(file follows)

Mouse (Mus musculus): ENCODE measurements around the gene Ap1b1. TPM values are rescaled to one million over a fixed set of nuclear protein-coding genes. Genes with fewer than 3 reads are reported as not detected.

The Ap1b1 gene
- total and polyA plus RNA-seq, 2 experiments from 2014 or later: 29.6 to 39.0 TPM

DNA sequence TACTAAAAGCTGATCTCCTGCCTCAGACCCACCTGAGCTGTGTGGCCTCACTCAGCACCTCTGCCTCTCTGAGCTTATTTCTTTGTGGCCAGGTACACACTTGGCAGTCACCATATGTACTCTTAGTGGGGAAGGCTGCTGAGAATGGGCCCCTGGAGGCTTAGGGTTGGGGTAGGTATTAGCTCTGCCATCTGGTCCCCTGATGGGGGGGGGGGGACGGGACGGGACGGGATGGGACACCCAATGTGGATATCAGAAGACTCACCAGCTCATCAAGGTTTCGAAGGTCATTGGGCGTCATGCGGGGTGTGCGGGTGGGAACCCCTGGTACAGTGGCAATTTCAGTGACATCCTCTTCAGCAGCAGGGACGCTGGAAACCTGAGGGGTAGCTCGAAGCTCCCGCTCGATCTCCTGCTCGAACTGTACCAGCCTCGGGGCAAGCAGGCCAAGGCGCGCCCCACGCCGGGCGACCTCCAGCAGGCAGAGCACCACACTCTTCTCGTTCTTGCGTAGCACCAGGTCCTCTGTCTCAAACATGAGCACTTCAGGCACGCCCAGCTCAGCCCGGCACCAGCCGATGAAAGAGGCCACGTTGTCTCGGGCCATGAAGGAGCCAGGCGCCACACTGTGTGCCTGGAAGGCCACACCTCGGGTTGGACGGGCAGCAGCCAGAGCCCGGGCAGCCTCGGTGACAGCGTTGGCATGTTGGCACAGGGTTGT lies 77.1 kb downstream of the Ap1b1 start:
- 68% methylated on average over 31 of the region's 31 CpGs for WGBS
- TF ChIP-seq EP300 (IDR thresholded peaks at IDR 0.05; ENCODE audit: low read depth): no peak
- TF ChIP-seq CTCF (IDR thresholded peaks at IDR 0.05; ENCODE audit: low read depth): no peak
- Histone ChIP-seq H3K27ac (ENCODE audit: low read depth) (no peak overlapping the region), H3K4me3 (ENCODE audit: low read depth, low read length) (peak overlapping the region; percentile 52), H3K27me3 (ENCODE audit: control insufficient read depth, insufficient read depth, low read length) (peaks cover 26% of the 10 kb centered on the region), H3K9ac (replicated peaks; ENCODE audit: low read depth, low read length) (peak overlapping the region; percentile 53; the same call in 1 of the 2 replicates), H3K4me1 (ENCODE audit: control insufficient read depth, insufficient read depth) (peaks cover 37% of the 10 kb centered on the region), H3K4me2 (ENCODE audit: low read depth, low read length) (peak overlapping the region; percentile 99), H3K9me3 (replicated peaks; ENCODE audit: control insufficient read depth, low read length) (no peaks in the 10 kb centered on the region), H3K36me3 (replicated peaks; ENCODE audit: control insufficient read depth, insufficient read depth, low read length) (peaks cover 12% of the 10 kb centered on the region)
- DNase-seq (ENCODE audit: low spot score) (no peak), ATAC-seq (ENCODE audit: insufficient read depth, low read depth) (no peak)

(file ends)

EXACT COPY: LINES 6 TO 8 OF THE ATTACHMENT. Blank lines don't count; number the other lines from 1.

- TF ChIP-seq EP300 (IDR thresholded peaks at IDR 0.05; ENCODE audit: low read depth): no peak
- TF ChIP-seq CTCF (IDR thresholded peaks at IDR 0.05; ENCODE audit: low read depth): no peak
- Histone ChIP-seq H3K27ac (ENCODE audit: low read depth) (no peak overlapping the region), H3K4me3 (ENCODE audit: low read depth, low read length) (peak overlapping the region; percentile 52), H3K27me3 (ENCODE audit: control insufficient read depth, insufficient read depth, low read length) (peaks cover 26% of the 10 kb centered on the region), H3K9ac (replicated peaks; ENCODE audit: low read depth, low read length) (peak overlapping the region; percentile 53; the same call in 1 of the 2 replicates), H3K4me1 (ENCODE audit: control insufficient read depth, insufficient read depth) (peaks cover 37% of the 10 kb centered on the region), H3K4me2 (ENCODE audit: low read depth, low read length) (peak overlapping the region; percentile 99), H3K9me3 (replicated peaks; ENCODE audit: control insufficient read depth, low read length) (no peaks in the 10 kb centered on the region), H3K36me3 (replicated peaks; ENCODE audit: control insufficient read depth, insufficient read depth, low read length) (peaks cover 12% of the 10 kb centered on the region)